Friday, April 22, 2011

chicken with olives + pine nuts

This is my favorite dish on earth. ON EARTH. I dream about it. In fact, I find myself counting the weeks since I made it last, wondering whether enough time has elapsed for me to suggest making it again, or whether D will think I'm totally crazy and obsessed.

I watched Lidia Bastianich make Pollo con Olive e Pignoli on her show back in 2009, and as soon as she raised the lid on this pot full of browned chicken and salty-buttery-winey-nutty goodness, I knew I had to try it myself. It was the first thing I ever made in the gorgeous, tomato-red Le Creuset Dutch oven that was D's Christmas present to me that year, so every time I pull it out of the cabinet, my mouth starts watering because it associates that pot with this dish.

Though the best batches of this recipe by far have been the ones using bone-in, skin-on chicken thighs, I often amend Lidia's original recipe by using boneless, skinless chicken breasts instead. I like chicken breasts just fine, but only when they're cooked the right way. In order to keep the meat from drying out and becoming tough, which can happen very easily with chicken breasts, it's worth taking the extra step to brine the chicken for at least a couple of hours so that it stays juicy and tender. (Brining is super simple: in a large bowl with a lid, whisk together 4 cups water and 3 tablespoons each of sugar and salt until it's dissolved. Add chicken breasts, cover, and refrigerate for 1 to 4 hours. When you're ready to cook, remove chicken from brine, rinse it with cold water, and pat it dry with paper towels.) Using chicken breasts also cuts a bit of the fat in the dish - though in all honesty, this is absolutely not a diet recipe. It's something I only bring out when I'm feeling kind of what-the-hell about being healthy.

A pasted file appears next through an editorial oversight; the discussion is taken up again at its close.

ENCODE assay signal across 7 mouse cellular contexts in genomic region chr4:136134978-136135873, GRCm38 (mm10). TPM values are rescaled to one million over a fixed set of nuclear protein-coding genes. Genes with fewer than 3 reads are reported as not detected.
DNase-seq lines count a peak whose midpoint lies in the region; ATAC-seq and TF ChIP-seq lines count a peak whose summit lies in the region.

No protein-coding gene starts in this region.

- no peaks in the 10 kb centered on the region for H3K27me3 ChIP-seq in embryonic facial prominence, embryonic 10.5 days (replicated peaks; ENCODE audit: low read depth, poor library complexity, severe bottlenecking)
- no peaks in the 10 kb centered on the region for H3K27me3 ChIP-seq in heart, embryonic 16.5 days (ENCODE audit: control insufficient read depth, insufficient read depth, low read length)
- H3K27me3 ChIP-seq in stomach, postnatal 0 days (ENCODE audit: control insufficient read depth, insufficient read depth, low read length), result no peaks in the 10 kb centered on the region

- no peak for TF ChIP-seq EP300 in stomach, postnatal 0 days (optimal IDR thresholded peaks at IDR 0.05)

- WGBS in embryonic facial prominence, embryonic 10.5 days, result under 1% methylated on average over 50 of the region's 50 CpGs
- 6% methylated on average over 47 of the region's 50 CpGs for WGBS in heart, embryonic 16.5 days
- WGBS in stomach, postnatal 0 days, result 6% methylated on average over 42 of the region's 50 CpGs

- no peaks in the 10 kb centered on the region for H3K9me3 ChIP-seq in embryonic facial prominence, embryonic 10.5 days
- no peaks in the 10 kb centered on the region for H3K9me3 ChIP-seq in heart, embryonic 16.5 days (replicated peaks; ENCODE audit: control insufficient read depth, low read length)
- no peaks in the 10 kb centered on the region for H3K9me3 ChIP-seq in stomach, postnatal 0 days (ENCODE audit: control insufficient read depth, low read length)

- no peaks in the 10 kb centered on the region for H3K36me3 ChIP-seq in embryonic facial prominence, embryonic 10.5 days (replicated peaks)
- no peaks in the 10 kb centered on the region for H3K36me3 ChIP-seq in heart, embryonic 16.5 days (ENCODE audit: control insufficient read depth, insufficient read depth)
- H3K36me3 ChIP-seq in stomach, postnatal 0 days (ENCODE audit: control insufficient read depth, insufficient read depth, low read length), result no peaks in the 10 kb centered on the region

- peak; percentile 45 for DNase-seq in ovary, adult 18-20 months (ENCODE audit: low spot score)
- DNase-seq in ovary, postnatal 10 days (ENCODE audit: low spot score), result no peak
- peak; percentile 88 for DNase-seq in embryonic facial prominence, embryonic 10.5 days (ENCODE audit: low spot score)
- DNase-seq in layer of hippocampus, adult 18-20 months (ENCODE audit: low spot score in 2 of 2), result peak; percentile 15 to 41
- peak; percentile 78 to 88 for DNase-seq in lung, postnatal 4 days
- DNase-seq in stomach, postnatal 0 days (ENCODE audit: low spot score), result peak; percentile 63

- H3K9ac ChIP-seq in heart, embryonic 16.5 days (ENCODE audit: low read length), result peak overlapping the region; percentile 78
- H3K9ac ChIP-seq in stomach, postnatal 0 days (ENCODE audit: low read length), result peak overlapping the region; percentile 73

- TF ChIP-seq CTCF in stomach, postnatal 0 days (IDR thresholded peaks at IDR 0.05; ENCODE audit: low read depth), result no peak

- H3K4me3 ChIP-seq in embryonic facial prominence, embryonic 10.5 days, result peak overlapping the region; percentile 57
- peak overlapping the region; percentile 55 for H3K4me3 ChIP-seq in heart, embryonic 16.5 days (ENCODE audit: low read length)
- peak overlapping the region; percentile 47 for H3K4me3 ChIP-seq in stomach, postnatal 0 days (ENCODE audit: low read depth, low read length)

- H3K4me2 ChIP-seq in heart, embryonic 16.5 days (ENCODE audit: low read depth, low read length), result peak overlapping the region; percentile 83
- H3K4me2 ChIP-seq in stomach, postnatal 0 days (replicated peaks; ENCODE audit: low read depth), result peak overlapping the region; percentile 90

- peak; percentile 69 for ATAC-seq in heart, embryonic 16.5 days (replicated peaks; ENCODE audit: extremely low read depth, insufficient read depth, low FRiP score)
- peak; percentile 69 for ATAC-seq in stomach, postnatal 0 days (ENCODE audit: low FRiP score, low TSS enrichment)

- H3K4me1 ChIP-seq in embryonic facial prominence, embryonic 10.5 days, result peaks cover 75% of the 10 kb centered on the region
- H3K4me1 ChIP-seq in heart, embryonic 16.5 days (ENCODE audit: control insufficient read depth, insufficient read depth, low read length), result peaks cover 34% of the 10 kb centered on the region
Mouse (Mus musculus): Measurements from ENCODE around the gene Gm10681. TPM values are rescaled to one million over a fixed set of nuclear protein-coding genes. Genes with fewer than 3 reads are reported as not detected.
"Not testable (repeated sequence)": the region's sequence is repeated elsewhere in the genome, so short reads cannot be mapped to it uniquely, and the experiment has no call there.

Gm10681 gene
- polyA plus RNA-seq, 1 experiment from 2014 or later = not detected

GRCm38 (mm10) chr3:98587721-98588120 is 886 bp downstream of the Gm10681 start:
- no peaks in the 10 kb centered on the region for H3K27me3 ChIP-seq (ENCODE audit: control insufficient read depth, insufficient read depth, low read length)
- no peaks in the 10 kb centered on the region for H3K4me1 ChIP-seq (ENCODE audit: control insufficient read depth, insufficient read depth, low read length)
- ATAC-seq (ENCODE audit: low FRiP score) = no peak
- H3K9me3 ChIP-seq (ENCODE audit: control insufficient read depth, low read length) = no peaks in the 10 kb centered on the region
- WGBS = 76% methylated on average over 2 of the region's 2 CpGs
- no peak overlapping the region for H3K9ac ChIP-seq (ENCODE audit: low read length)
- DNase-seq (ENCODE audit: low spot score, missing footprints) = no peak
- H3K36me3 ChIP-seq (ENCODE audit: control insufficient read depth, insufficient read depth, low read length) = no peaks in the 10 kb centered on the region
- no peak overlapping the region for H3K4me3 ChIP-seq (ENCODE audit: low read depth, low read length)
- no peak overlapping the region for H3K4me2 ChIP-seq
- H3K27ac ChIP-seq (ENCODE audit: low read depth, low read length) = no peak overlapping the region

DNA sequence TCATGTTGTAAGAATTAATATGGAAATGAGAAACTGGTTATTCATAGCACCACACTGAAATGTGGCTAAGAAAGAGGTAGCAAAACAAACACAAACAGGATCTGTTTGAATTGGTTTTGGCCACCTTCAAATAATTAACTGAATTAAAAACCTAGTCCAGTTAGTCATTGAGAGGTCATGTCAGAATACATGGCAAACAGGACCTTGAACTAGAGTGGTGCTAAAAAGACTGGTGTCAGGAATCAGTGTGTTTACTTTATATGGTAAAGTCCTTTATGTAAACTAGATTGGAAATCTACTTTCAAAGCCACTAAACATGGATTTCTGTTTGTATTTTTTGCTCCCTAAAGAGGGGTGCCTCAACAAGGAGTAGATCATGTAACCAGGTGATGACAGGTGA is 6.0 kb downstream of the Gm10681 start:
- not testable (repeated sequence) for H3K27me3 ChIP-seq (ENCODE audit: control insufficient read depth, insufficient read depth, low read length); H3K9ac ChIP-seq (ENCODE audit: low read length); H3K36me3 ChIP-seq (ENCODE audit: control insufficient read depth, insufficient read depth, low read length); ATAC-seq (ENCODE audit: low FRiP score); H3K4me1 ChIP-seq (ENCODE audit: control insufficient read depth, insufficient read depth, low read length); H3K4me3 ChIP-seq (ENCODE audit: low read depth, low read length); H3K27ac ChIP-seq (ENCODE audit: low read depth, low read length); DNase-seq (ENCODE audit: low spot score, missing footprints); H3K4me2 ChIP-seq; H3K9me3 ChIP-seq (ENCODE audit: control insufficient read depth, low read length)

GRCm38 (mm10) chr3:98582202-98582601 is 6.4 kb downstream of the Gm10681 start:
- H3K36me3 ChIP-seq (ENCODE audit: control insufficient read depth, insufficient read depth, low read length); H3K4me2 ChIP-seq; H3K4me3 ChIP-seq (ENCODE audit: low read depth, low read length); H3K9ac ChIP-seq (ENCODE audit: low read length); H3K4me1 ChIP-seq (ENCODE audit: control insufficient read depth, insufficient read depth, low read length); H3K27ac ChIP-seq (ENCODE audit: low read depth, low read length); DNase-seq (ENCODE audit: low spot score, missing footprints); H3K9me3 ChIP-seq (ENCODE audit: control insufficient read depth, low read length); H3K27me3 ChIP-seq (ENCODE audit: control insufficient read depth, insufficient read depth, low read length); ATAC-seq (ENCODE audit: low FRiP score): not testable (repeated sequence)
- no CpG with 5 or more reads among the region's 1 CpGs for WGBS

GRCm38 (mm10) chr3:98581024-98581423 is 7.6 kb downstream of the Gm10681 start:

Me want.
This is a great recipe for a dinner party. It's super rustic, makes your house smell fantastic, and - bonus! - is a one-pot, one-bowl meal. Put a bottle of wine, a big bowl of salad, and a basket of crusty baguette chunks with it, and you're done.

Recipe notes: For the olives, I feel pretty strongly about Cerignolas because I think they have a really distinctive flavor that makes this dish, but I have read the reader comments on Lidia's recipe, and apparently other cooks have used regular green olives and loved how their batches came out. I increased the amount of pine nuts in the recipe because, let's be honest, I am never mad at more pine nuts. I have also called for more wine so that it makes more pan sauce, which is like crack. My friends, there are no words strong enough to express how I feel about it. (I might also venture so far as to say that I view the chicken, which is ostensibly the "star" of this dish, as almost ancillary to the sauce.) And P.S.: the soft garlic chunks are maybe the best part of eating this. Getting one on your plate is a bit like finding the toy baby in the king cakeexcept better, because you can eat the garlic...

chicken with olives + pine nuts
(adapted from Lidia Bastianich's Pollo con Olive e Pignoli)